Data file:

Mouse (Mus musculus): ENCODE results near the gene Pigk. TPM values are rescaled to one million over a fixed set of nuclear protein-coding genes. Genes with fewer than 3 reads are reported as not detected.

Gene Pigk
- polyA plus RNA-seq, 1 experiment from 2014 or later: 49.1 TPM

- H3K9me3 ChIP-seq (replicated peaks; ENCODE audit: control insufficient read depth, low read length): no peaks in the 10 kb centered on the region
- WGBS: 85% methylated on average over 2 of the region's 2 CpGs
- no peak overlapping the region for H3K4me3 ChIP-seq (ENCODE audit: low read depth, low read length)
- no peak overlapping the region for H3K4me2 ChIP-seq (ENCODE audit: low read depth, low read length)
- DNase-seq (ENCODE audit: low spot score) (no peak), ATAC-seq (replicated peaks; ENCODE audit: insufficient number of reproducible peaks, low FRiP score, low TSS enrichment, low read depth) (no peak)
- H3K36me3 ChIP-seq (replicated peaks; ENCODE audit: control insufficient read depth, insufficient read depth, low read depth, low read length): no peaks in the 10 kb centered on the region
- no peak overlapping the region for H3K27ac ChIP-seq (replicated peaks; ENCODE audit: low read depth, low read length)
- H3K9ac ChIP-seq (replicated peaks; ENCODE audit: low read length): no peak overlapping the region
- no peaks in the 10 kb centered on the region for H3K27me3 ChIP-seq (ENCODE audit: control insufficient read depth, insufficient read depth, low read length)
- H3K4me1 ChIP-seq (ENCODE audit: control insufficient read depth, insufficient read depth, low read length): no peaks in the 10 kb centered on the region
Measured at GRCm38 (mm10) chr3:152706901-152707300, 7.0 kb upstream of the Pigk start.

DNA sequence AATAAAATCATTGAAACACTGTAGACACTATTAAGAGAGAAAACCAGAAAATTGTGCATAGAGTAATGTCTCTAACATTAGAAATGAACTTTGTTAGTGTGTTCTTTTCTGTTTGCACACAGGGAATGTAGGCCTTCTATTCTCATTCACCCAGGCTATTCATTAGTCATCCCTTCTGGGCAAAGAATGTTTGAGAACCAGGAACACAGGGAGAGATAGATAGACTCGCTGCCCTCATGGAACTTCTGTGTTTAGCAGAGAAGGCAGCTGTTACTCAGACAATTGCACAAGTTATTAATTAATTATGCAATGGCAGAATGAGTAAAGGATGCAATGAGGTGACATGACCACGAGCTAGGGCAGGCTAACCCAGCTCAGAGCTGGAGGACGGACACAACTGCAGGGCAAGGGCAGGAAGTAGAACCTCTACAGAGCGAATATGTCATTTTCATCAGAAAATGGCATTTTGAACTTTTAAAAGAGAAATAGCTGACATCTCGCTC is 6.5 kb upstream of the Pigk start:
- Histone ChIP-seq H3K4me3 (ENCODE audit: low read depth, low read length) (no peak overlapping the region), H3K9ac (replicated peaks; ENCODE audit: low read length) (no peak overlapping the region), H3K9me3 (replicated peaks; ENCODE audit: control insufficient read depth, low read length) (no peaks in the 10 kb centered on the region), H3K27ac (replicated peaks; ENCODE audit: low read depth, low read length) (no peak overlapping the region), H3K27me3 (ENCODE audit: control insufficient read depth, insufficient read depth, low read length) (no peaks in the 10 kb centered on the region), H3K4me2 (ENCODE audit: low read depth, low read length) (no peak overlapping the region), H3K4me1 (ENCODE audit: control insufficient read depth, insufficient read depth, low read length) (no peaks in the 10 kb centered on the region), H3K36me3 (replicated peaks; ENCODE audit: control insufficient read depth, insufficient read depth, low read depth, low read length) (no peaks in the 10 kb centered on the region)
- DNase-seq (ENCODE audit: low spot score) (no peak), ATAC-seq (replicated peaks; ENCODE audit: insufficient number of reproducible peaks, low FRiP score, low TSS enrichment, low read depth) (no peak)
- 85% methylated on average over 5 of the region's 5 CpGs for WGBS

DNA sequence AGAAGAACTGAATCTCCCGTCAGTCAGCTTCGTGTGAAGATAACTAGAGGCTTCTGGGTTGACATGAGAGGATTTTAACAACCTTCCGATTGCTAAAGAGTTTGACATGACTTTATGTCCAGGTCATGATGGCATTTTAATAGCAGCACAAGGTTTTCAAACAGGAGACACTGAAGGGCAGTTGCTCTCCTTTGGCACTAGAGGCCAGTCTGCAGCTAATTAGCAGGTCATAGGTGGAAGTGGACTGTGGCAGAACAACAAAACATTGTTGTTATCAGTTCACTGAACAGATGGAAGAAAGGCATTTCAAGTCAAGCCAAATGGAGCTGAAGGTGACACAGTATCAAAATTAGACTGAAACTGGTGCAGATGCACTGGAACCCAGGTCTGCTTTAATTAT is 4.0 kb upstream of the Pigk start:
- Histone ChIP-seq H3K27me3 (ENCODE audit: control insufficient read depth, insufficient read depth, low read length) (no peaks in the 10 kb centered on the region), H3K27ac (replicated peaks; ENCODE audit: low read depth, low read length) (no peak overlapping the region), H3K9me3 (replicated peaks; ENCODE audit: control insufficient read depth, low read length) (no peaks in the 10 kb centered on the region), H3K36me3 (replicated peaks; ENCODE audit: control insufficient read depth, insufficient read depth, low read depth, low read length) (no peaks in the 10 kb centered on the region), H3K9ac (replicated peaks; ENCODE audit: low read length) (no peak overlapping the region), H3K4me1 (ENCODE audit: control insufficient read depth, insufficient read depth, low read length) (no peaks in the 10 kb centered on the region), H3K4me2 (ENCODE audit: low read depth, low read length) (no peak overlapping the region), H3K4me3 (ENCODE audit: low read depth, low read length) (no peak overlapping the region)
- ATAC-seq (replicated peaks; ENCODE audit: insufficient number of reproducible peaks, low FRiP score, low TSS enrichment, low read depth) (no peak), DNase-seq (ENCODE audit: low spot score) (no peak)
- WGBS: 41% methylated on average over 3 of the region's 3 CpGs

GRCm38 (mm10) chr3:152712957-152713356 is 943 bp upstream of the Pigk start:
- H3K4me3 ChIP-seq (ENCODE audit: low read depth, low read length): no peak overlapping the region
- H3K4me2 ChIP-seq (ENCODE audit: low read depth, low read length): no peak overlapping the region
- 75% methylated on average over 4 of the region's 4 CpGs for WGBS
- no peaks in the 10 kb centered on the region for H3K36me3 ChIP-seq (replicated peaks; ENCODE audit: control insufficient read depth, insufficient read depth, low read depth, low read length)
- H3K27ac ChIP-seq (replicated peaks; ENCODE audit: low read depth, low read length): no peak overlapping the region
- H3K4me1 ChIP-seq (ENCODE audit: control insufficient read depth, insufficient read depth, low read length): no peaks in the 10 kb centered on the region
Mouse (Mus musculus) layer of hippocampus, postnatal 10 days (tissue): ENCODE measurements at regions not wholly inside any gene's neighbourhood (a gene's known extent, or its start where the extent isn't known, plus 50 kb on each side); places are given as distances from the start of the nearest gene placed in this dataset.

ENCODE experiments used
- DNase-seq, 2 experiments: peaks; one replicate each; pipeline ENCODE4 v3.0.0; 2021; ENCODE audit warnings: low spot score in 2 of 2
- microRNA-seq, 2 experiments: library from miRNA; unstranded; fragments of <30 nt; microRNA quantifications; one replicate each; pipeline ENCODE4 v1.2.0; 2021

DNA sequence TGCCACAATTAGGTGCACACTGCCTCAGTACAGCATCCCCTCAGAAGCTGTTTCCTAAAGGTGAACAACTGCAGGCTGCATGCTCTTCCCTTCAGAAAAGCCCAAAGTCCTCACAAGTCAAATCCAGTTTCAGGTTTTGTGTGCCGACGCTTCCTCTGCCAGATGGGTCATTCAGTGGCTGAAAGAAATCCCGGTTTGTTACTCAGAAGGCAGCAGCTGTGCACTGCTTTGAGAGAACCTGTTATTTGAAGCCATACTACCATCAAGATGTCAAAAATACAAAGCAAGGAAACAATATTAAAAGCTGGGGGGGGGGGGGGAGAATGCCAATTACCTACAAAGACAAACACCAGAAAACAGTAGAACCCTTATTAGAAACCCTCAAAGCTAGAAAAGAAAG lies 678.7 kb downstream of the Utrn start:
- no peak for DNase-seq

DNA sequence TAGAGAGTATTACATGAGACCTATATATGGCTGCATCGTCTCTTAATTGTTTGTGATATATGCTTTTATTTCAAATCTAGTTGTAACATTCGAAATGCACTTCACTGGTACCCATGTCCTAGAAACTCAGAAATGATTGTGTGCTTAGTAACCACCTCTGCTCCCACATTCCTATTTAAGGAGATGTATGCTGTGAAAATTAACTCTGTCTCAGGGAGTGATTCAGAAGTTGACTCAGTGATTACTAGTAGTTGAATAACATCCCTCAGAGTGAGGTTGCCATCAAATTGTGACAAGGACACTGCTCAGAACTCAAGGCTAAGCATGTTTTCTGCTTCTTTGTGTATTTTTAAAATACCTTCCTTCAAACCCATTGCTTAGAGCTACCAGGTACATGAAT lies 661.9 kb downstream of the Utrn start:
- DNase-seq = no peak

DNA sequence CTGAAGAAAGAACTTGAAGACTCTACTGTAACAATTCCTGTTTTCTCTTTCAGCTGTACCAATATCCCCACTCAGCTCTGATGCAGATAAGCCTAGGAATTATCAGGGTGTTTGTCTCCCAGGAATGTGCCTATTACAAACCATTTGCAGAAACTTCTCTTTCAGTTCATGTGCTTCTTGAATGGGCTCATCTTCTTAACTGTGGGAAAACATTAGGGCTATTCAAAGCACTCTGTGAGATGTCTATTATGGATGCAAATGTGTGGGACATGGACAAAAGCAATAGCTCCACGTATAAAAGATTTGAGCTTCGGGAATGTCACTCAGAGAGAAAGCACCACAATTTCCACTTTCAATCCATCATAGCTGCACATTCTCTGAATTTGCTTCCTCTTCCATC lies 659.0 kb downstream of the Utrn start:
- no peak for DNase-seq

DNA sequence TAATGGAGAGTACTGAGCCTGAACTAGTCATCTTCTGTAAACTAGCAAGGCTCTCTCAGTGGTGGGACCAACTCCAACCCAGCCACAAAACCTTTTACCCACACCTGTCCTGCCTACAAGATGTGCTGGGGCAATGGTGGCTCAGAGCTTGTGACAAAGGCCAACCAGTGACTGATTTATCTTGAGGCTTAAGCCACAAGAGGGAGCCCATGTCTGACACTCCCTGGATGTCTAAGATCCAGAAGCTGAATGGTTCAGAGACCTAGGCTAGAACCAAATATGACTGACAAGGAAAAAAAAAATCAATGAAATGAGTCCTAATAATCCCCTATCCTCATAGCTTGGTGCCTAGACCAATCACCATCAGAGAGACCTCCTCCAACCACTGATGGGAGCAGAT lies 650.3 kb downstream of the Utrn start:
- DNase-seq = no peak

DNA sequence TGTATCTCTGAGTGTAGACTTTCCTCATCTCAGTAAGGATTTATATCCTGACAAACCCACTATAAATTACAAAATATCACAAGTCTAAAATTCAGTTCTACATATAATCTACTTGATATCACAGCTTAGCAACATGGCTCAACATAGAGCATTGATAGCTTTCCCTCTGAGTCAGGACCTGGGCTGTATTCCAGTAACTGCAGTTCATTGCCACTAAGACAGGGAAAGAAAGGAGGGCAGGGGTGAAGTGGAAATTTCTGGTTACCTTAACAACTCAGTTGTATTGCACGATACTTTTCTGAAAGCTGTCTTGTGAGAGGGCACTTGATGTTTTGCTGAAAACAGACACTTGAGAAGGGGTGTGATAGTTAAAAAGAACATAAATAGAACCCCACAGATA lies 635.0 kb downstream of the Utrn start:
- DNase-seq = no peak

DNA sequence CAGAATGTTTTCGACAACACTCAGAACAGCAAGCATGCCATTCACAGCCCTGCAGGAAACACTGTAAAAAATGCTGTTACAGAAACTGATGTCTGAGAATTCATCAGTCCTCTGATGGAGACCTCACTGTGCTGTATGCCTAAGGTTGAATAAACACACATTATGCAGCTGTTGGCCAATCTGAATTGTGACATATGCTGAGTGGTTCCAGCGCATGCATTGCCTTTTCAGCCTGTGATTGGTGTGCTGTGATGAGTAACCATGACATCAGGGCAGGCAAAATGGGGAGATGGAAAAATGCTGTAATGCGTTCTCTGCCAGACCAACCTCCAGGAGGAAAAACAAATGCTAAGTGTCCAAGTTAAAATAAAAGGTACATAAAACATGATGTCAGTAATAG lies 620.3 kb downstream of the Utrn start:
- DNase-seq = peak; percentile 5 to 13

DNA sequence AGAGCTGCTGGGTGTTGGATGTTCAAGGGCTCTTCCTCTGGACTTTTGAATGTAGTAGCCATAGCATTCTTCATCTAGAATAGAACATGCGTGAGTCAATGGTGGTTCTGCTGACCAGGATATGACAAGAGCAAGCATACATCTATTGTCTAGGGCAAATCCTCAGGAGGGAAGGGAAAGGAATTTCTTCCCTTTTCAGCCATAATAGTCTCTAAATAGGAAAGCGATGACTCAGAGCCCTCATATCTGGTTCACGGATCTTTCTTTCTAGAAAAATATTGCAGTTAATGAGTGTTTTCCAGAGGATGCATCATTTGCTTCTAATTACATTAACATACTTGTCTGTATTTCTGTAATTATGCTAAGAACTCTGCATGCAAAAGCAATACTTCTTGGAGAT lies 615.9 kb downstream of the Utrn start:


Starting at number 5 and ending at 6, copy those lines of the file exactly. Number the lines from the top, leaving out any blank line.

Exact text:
- WGBS: 85% methylated on average over 2 of the region's 2 CpGs
- no peak overlapping the region for H3K4me3 ChIP-seq (ENCODE audit: low read depth, low read length)